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Unit 1 B Extended Writing
Unit 1 B Extended Writing
Unit 1 B Extended Writing
Unit 1 B Extended Writing
Unit 1 B Extended Writing
Unit 1 B Extended Writing
Unit 1 B Extended Writing
Unit 1 B Extended Writing
Unit 1 B Extended Writing
Unit 1 B Extended Writing
Unit 1 B Extended Writing
Unit 1 B Extended Writing
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Unit 1 B Extended Writing

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  • 1. Unit 1, Section B – extended writing skills Cameron Dunn Chief Examiner
  • 2. What do I have to do?
    • One question from a choice of 4 – you should spend 30-35 minutes on this
    • Each question is worth 25 marks
    • The 25 marks is split into a 10 mark part ‘a’ and 15 mark part ‘b’
    • There is a stimulus resource for the 10 mark question
  • 3. Choice of Question
    • Questions will be based around 4 key themes
    • you can expect to have a genuine choice:
  • 4.
    • Very importantly you should read all 4 questions
    • look at all four accompanying Figures before you make a decision.
    • In January 2009 the choice of question was heavily biased towards questions 7 and 8.
  • 5. The Resource question, part ‘a’
    • Notice that the question states ‘such as the one shown’.
    • This is indicating a need to move beyond the stimulus material provided and into a discussion of other drought examples and their impacts:
    • Ongoing Australian drought the ‘big dry’
    • Drought in Niger
    • Drought in Sudan and Ethiopia
  • 6.
    • There is also a structure provided in the question i.e. ‘people and the environment’
    • answer needs to cover both in order to be balanced.
    • Importantly the question is not ‘what are the impacts of drought?’ but actually ‘ why do drought have such severe impacts?’
    • Just describing the impacts of drought lacks the explanation the question is looking for.
  • 7. Use the resource, but don’t copy it out. Description of impact Explanation of severity Forest fires Uncontrolled burn devastates wildlife and ecosystems; difficult to manage Farm production down Direct reliance on irrigation; scarce water resources diverted to people Low river flows Made worse by human abstraction for water supply Fall in tourist numbers Fear, danger, intense uncomfortable heat Deaths Vulnerable groups (elderly) ‘silent’ killer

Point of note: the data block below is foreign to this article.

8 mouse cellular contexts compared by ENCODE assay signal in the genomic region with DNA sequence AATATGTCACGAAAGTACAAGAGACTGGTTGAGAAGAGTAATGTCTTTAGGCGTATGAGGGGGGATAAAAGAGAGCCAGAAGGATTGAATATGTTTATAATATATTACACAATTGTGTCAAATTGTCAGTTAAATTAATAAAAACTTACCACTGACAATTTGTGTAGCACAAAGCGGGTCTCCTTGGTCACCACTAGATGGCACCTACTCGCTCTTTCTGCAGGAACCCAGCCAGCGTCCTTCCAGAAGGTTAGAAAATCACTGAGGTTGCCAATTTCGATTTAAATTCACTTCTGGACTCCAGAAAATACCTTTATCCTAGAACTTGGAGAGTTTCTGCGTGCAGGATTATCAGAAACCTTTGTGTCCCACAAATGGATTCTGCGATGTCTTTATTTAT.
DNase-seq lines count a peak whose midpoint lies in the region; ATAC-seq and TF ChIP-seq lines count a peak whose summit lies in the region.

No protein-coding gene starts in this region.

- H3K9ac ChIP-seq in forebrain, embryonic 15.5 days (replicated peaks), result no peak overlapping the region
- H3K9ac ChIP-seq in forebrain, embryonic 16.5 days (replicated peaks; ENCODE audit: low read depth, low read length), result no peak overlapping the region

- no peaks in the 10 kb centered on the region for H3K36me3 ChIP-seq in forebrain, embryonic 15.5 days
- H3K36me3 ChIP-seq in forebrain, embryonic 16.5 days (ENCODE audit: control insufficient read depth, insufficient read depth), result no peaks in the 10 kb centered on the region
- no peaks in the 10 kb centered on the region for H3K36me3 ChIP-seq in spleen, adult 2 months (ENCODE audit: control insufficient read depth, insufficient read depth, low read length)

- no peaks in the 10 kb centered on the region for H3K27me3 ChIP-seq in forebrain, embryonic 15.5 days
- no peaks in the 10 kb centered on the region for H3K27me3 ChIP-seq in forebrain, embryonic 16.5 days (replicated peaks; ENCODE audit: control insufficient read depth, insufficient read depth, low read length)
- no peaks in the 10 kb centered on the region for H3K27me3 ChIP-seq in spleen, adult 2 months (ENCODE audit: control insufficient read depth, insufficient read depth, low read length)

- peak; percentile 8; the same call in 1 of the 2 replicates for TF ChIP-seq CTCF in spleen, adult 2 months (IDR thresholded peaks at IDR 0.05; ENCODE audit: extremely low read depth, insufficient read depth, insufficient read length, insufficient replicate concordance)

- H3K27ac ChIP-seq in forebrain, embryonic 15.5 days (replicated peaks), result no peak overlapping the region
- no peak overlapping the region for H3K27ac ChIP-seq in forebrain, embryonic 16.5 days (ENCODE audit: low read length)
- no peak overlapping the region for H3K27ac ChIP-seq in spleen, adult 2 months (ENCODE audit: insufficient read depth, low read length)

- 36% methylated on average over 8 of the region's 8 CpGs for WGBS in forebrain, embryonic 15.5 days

• 8. The Open questions, part ‘b’
    • a 15 mark question which will be quite open.
    • There is no Figure to look at -you are ‘on your own’ .
    • good idea to do a very quick plan just to organise your thoughts and help structure your answer.
    • The plan should take less than 1 minute
  • 9. Mark schemes
    • for the 15 mark question they use 4 levels.
    • Like a flight of sets which you are trying to climb.
    • To go up a step, you need to add something new into your answer.
  • 10. Ticking the mark scheme boxes
    • can be a real challenge, but there are various tricks you can use to help write an impressive answer.
    • This question is from January 2009 (Question 10b):
    • typical. It uses the command word ‘explain’ and is ‘open’.
    • The question does not directly ask for examples to be used, but you should just assume you should use them!
  • 11.  
  • 12. Top Tips for extended writing Structure
    • Organisation; logical order and sequencing
    • Consider a summative statement / very brief conclusion.
    Depth
    • Issues, problems, factors, explanations etc. need to be examined and discussed in some depth
    Examples
    • Need to be used as a matter of course, don’t wait to be asked!
    Case Studies
    • If the question refers to a compulsory case study then considerable detail is expected
    Up-to-date
    • Contemporary knowledge always shines more brightly than the tired and dated
    Range
    • Narrow answers, around one factor or explanation will rarely attain the top level of the mark scheme
    Facts
    • Factual data support – numbers, facts and figures, always impress.
    Terminology
    • Use of the correct geographical terminology increases your answers currency
    Evaluative style
    • Some recognition that geographical issues are now always black and white, combined with some evaluative language.
    Balance
    • Especially in human geography, a recognition of costs and benefits, positives and negatives etc.

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